Pierre Chareau: Modern Architecture and Design opens tomorrow at The Jewish Museum in New York. Billed as "the first U.S. exhibition devoted to [the] visionary French designer and architect," the show is notable as well for its technological design by the architecture studio Diller Scofidio + Renfro (DS+R).
The exhibition takes over the gallery space vacated by Roberto Burle Marx: Brazilian Modernist, but this fact is not apparent after walking through a set of double doors emblazoned with a detail from Chareau's most famous project, the Maison de Verre in France. Instead of a large open space, like its predecessor, museumgoers enter a small room made to feel smaller by the dark walls. Other than the wall text (photo above), the only occupant of the room is a cantilevered vitrine in the corner.
The vitrine's glass top is punctured by a bust of Chareau by artist Chana Orloff, while below the glass are Chareau's business card, a photograph of the designer, and other 2-D artifacts that start to paint a picture of him. Most interesting is that the vitrine continues through openings cut into the corner walls. This detail is reminiscent of the sink that Elizabeth Diller and her partner Ricardo Scofidio (before Charles Renfro became a partner) inserted in the Brasserie restaurant in New York: the long sink straddled the men's and women's bathrooms, such that its drain aligned with the small opening in the wall between the rooms. At the Jewish Museum, the gap gives a glimpse into later parts of the exhibition, though the opening is too small to reveal too much. Instead it piques just enough interest for moving forward with what is in effect a four-part exhibition.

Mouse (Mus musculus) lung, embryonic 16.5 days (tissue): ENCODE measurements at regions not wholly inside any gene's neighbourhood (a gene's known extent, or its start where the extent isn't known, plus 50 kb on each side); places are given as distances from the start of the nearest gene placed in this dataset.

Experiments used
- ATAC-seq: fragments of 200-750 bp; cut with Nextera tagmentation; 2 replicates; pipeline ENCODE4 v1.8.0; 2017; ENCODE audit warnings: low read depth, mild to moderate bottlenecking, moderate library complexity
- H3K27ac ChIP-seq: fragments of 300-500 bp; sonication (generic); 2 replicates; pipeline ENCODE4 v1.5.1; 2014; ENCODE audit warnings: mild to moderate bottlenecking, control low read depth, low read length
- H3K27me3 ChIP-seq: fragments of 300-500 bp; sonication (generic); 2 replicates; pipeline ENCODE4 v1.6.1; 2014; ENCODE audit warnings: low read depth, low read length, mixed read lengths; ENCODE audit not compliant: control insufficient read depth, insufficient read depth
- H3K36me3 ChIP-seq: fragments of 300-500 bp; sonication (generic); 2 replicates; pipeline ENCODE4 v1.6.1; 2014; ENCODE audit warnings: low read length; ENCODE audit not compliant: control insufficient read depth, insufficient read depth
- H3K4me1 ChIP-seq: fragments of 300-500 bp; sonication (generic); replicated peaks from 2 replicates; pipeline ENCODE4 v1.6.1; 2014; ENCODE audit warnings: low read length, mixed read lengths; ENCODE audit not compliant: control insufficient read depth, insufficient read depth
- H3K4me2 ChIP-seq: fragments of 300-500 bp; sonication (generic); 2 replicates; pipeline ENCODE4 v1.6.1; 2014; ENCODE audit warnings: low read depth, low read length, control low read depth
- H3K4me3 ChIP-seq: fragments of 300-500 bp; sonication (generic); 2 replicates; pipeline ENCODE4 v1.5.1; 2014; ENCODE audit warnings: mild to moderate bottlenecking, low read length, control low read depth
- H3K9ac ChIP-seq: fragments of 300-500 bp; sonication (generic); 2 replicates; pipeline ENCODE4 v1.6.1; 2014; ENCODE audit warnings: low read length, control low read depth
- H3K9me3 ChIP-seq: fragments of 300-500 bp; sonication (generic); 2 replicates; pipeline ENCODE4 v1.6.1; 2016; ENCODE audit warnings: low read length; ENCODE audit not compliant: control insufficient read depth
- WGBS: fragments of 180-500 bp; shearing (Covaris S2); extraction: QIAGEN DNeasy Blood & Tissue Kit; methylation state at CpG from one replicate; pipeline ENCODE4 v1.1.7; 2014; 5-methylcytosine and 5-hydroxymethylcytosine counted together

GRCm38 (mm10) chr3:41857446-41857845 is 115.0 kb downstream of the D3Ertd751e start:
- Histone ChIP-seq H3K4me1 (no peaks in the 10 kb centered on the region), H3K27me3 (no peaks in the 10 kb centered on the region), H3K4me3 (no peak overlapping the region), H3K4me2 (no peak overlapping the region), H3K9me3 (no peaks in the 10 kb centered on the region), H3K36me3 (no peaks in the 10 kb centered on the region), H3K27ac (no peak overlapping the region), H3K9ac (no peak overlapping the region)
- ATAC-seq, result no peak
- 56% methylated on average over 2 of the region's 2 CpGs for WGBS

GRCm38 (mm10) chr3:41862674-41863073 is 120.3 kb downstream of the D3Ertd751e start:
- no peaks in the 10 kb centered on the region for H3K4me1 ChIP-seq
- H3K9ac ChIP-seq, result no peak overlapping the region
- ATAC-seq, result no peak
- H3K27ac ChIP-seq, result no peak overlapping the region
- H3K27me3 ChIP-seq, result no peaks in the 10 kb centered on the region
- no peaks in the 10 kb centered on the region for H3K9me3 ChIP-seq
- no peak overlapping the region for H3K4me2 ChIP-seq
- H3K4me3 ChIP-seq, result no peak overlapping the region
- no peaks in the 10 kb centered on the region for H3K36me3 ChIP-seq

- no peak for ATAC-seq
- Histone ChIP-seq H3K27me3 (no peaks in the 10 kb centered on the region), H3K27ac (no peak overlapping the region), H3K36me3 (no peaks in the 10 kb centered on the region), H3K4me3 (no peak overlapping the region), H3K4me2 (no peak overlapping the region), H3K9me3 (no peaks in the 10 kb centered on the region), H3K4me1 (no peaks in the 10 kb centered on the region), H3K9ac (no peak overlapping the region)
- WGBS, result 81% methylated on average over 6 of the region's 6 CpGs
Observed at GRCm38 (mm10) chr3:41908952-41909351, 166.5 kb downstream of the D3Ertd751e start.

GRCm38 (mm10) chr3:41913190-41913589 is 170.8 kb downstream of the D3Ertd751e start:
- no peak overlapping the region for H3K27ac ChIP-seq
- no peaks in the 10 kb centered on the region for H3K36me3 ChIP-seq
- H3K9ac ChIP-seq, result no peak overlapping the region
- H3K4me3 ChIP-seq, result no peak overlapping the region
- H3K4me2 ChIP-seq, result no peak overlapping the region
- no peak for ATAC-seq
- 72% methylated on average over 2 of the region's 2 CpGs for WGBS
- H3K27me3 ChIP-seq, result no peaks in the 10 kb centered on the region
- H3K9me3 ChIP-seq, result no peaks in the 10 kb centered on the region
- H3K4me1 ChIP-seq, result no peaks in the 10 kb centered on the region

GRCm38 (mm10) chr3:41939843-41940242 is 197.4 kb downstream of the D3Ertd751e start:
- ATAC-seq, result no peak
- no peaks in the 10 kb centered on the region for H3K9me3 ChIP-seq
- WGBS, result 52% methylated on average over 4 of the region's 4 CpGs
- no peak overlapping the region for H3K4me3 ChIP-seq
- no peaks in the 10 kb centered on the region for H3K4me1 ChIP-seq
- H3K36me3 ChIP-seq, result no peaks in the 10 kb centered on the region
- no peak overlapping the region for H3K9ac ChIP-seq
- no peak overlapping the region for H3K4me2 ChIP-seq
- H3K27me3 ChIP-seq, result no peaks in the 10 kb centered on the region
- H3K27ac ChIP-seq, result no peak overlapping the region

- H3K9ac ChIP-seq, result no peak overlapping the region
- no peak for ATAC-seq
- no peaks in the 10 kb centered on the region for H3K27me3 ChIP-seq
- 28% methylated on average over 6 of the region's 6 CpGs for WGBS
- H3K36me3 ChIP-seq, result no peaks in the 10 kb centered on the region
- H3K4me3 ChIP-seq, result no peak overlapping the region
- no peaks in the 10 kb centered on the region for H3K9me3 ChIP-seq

Part One: Furniture
A left turn after walking through the entry doors reveals the above view: a corridor of sorts with silhouettes on screens set perpendicular to each other. The shadows show people and objects that, in the context of the show, must be Chareau's furniture designs. More than a quick glance reveals that the figures are moving – they are using the objects in some manner: preparing a table, putting on makeup, smoking a cigarette while reading a newspaper. These are mundane acts that are made fascinating through their museum context. But what about his furniture? Will people see them as more than just shadows on screens? Yes, since DS+R simply placed the furniture on the other sides of the screens.